This is a two-for-one. Sealyham Terriers don’t tend to be particularly loud dogs, unlike some other terrier breeds that have a reputation for being yappy. In fact, they’re relatively quiet dogs unless they need to alert their pet owners to something or someone. Sealyham Terriers are great watch dogs due to this alertness. If they spot a disturbance outside or hear an unusual noise inside the home, these dogs will bark. The American Kennel Club write that Sealyham Terriers have a “big-dog bark”.

Eddie (@sealyhameddie) writes:

We’re not ‘yappy’ dogs (I only bark when its necessary!) and even though we think we’re massive units, we can be easily picked up (which is good for cuddles and being elevated onto and over walls!)


Sealyham Terrier portrait on grass (Photo: Adobe Stock)

Sealyham Terrier portrait on grass (Photo: Adobe Stock)


While Sealyham Terriers have a fearless spirit, they’re quite stubborn dogs. These Welsh dogs do have a stubborn streak. As a result, it’s a good idea to train a Sealyham Terrier pup from a young age to master basic obedience commands. These self-willed terriers are eager to please their dog owners, while they’re food motivated, which can help when it comes to training.

Allie (@sealygram) writes:

As with any terrier, patience is required since terriers need to approve of any command they are given before they will actually follow it! Allie, in particular, is very food-motivated so teaching tricks is relatively easy with a food reward. However, she has been working on her agility titles, and since food is not permitted on the course, it’s proven to be a bit more difficult to train.


Sealyham Terriers don’t shed a lot, so you won’t encounter a lot of dog hair on your clothes or around the home. However, they do have some grooming requirements. It’s recommended that you brush a Sealyham Terrier at least three or four times a week to prevent their coats from becoming matted or tangled. The American Kennel Club say that their coats must be hand-stripped or clipped on a regular basis.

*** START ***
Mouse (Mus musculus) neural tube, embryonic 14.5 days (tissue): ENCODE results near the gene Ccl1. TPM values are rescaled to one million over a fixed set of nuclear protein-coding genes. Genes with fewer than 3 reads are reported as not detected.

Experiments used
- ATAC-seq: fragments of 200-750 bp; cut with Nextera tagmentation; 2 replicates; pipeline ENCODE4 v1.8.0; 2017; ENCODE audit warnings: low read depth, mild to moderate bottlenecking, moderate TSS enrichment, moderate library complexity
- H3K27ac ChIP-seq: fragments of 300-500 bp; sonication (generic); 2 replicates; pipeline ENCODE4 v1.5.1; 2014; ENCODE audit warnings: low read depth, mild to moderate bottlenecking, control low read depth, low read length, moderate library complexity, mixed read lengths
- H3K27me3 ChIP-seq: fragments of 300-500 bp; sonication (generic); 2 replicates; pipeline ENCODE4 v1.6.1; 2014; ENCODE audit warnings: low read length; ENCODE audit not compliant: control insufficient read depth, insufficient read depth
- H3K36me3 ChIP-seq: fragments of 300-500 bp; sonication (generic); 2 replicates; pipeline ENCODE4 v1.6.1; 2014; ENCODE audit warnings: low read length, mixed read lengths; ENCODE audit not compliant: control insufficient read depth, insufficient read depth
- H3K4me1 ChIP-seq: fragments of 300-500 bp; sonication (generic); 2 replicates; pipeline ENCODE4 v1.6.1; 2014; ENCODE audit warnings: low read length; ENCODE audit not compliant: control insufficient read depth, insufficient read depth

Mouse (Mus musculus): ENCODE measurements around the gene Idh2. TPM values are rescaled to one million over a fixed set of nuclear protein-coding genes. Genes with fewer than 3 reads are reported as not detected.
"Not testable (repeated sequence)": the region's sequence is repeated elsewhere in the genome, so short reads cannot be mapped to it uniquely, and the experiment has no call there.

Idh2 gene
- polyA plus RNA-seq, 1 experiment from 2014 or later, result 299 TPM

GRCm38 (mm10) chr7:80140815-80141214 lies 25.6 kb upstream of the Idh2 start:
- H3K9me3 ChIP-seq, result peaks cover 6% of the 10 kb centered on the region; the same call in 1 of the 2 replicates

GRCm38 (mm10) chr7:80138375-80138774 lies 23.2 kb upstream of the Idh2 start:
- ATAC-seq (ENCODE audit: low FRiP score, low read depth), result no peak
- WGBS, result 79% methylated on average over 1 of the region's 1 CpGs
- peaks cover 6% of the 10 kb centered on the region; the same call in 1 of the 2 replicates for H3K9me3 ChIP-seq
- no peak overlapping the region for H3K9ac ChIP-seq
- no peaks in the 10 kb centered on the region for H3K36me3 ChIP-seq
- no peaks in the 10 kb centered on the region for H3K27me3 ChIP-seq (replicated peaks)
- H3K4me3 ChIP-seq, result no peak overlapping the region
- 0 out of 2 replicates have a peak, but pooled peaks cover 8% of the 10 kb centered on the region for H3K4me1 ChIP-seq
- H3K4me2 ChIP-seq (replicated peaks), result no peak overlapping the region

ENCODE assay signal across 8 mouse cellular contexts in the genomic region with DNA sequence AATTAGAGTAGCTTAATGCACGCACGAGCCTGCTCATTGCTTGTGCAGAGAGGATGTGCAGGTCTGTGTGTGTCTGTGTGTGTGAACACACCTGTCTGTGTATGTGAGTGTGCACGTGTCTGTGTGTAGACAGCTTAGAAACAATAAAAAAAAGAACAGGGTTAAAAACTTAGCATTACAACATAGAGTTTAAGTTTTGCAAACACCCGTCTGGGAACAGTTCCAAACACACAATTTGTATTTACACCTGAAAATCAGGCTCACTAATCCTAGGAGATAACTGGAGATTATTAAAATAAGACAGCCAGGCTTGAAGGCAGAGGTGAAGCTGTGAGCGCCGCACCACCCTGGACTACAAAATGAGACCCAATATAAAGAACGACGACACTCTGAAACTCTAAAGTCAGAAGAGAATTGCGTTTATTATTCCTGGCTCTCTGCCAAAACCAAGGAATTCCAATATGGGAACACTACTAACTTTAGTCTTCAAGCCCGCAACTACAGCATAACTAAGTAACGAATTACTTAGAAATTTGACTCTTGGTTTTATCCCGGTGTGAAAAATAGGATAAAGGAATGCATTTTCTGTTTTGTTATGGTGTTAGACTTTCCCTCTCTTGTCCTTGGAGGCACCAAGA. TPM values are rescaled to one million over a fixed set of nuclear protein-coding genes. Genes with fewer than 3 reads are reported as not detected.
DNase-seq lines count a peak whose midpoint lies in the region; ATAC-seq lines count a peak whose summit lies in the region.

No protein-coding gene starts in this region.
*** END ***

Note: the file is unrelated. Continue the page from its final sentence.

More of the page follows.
Allie (@sealygram) writes:

No shedding means that the coat can get matted and regular grooming is required.

Hard to find

As we mentioned at the start of this article, Sealyham Terriers are a rare breed. In fact, the British Kennel Club included these Welsh terriers among the Vulnerable Native Breed. Given Sealyham Terriers are particularly common, you can expect to be placed on a waiting list if you’ve got your heart set on one of these dogs. Some people even travel to the USA from Europe to get a Sealyham Terrier. They usually cost between $800 and $1000. There are two Sealyham Terriers breeders in the UK endorsed by the Kennel Club.

Eddie (@sealyhameddie) writes:

It wasn’t too difficult here in the UK. There are often new Sealy pups available if you are willing to look around, travel and sometimes wait. It’s good to contact clubs and other Sealyham owners as they will help you out. Social media has been great for this.


Touching upon the Sealyham Terrier coat once again, another potential con is how dirty their hair can become. These dogs have a low centre of gravity so their coarse, long outer coat can often drag along the ground. In doing so, the tips of their coat can become dirty. Therefore, a Sealyham Terrier will likely need a bath every month or so. Alternatively, you can make a trip to a professional groomer. The American Kennel Club suggest pet Sealyham Terriers can be kept trimmed short with minimal furnishings, which makes their care easier.

Allie (@sealygram) writes:

Our coats are naturally white but we tend to enjoy digging in the filth with our big paws and beardy faces…so we need grooming and cleaning fairly regularly!

Prey drive

It shouldn’t come as a surprise that Sealyham Terriers have a high prey drive. The breed was initially created and developed to hunt small game. Therefore, Sealyham Terriers could dart off after a squirrel, a rabbit or a cat if they spot one in the backyard or on their daily walk. Sealyham Terrier owners will want to make sure they’ve got their dog’s recall down to a tee to make sure they respond to the command. Alternatively, you can keep your terrier on leash and make sure your garden is secure.

Eddie (@sealyhameddie) writes:

We have quite a high prey drive which means I like to try and chase squirrels and birds, though I wouldn’t know what to do if I actually caught one!